For the second fiscal year in a row, Colorado lawmakers will grapple with budget problems and may even consider the sale of the publicly owned Pinnacol Assurance worker's compensation provider to help. State budget gurus are forecasting a $384 million shortfall, and while Pinnacol appears an easy target, Governor Bill Ritter says it is too early to get into the specifics, writes the Denver Business Journal. By the 2010-11 fiscal year, the state will have accumulated an $873 million shortfall, meaning cuts--or new ways to raise revenues, such as fees and taxes--are on the horizon. House Majority Leader Paul Weissmann (pictured), a Democrat from Louisville, suggests the state could close some drivers' licenses offices a few days a week or shutter a community college or two. But legislators have months to hash out possibilities before the next session begins in January. "I don't think there's any way for us to say what this impact will be," Ritter says (via The Denver Post). Read more reactions via the Journal.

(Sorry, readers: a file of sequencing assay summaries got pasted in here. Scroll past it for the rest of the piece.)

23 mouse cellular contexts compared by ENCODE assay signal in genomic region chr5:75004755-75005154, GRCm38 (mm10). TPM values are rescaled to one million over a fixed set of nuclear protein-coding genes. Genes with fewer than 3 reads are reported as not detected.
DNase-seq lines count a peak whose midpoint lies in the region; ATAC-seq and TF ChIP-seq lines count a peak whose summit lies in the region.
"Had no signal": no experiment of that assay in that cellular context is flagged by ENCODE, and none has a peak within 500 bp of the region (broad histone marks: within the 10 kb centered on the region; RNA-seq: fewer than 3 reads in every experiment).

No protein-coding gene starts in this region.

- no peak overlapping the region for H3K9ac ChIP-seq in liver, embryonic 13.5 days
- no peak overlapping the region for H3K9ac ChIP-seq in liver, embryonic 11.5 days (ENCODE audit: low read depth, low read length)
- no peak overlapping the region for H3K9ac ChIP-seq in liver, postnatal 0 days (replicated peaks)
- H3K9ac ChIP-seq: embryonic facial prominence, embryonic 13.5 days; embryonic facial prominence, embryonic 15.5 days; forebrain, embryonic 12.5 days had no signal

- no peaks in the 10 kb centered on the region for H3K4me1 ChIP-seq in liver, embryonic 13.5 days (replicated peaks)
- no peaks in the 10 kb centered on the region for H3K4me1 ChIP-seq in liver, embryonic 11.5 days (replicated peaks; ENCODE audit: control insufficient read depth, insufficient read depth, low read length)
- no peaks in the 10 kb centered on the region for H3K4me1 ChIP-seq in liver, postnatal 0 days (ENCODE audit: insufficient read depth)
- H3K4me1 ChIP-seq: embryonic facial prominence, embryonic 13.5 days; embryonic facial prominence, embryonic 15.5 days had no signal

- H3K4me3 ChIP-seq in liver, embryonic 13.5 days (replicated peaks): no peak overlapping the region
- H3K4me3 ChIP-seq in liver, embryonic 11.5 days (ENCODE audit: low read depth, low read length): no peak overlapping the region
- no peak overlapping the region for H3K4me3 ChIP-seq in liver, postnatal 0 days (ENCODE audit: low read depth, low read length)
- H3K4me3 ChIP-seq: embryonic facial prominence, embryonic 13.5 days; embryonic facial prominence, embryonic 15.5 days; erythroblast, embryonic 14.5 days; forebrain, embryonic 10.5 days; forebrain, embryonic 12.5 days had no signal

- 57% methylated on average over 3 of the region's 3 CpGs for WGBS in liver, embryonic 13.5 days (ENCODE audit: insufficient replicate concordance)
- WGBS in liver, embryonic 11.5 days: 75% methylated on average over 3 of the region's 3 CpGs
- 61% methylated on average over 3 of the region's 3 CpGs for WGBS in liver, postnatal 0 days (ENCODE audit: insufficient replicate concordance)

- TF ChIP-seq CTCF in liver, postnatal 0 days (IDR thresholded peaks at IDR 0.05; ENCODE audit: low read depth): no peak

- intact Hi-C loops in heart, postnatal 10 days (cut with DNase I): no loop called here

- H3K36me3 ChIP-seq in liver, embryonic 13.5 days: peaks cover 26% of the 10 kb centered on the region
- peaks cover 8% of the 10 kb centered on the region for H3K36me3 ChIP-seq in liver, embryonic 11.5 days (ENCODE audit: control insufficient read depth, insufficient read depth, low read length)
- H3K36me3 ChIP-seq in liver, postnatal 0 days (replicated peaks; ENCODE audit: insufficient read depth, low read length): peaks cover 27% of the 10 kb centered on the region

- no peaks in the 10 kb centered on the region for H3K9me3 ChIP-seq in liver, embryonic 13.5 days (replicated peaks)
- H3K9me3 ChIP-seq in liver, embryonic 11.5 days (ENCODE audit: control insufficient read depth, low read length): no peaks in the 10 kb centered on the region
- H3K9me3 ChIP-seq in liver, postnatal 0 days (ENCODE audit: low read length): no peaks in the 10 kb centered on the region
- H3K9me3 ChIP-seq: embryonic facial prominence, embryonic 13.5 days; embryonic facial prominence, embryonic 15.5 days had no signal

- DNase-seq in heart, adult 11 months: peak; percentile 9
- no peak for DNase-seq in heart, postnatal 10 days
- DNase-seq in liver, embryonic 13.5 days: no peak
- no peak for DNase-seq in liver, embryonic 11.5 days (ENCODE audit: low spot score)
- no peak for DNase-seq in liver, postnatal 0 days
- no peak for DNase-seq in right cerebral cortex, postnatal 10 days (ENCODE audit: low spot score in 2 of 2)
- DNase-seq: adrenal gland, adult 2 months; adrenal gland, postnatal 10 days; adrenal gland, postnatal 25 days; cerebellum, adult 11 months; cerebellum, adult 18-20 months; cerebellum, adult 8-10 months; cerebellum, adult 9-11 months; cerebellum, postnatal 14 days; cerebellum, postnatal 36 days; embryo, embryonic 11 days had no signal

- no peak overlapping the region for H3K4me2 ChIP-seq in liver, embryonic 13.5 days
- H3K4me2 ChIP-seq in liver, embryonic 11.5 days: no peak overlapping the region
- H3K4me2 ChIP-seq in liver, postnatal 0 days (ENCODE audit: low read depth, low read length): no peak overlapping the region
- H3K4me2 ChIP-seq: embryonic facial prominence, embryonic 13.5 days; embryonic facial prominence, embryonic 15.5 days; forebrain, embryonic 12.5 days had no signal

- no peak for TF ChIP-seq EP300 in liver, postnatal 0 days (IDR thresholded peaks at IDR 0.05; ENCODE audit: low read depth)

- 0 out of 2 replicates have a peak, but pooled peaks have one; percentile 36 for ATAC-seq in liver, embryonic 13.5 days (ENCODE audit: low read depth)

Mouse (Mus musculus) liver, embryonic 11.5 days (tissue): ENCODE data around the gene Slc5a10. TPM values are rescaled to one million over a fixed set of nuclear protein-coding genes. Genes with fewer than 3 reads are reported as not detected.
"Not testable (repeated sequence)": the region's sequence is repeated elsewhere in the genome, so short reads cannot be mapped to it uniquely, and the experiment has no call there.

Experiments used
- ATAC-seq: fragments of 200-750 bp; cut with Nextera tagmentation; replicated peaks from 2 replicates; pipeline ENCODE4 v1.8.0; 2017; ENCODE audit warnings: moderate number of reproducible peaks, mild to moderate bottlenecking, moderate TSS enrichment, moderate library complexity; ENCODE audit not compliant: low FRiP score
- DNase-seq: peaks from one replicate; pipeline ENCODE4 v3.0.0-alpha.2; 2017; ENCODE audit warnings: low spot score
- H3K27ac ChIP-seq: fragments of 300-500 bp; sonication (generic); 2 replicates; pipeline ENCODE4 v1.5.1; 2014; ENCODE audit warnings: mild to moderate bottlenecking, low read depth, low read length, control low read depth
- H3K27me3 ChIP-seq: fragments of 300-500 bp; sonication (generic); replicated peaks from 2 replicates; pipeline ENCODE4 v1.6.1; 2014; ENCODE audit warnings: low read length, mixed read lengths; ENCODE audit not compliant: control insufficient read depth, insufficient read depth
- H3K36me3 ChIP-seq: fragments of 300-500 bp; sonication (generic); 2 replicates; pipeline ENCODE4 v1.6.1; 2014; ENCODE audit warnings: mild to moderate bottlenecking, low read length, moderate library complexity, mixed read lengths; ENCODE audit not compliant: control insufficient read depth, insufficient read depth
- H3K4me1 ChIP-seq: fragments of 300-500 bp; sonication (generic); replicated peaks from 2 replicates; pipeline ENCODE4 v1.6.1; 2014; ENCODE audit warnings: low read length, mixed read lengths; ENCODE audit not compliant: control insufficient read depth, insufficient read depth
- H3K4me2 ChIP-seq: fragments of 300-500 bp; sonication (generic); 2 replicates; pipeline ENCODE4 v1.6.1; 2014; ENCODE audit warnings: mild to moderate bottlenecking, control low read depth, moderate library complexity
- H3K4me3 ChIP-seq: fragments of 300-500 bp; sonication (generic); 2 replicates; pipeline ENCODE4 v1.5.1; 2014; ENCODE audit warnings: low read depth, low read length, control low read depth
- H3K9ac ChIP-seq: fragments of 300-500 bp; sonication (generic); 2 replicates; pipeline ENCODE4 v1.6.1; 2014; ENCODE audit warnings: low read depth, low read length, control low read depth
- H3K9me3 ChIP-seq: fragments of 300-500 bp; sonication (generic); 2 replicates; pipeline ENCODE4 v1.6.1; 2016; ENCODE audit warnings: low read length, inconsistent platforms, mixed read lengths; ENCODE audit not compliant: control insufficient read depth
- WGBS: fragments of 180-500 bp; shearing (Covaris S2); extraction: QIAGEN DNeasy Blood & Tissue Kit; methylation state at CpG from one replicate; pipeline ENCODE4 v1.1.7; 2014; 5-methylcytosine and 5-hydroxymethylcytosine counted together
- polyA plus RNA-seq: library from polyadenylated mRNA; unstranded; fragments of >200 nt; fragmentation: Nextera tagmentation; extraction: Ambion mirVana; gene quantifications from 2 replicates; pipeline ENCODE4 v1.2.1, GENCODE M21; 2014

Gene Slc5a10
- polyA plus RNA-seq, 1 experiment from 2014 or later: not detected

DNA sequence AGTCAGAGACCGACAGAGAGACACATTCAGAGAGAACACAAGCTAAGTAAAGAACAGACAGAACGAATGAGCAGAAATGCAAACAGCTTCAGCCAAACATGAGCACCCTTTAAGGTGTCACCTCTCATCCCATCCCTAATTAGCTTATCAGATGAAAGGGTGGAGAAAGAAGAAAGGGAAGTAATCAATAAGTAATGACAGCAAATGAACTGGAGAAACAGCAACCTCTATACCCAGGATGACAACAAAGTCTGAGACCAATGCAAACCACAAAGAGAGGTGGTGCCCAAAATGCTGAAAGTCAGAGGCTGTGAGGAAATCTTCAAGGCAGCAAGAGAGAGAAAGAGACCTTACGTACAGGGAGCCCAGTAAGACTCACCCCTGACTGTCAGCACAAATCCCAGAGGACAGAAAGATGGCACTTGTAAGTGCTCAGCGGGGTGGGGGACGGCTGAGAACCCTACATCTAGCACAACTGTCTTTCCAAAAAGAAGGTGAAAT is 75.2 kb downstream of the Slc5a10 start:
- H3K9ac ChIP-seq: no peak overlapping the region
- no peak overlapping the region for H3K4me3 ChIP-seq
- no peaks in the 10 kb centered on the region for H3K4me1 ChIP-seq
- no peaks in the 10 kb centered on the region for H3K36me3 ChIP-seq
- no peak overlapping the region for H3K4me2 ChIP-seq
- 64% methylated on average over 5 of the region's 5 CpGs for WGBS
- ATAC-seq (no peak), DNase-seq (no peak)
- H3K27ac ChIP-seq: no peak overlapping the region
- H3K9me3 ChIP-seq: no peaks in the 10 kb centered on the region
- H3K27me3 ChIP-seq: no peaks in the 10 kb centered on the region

Other states are struggling, too, including mighty California, which is facing a $24 billion budget gap, leaving lawmakers with the unsavory job of having to decide who is going to be hurt the most, according to The New York Times. Meanwhile, Mayor John Hickenlooper is also faced with the unenviable task of cutting $70 million from Denver's budget. Westword challenges residents to make suggestions via a city survey.
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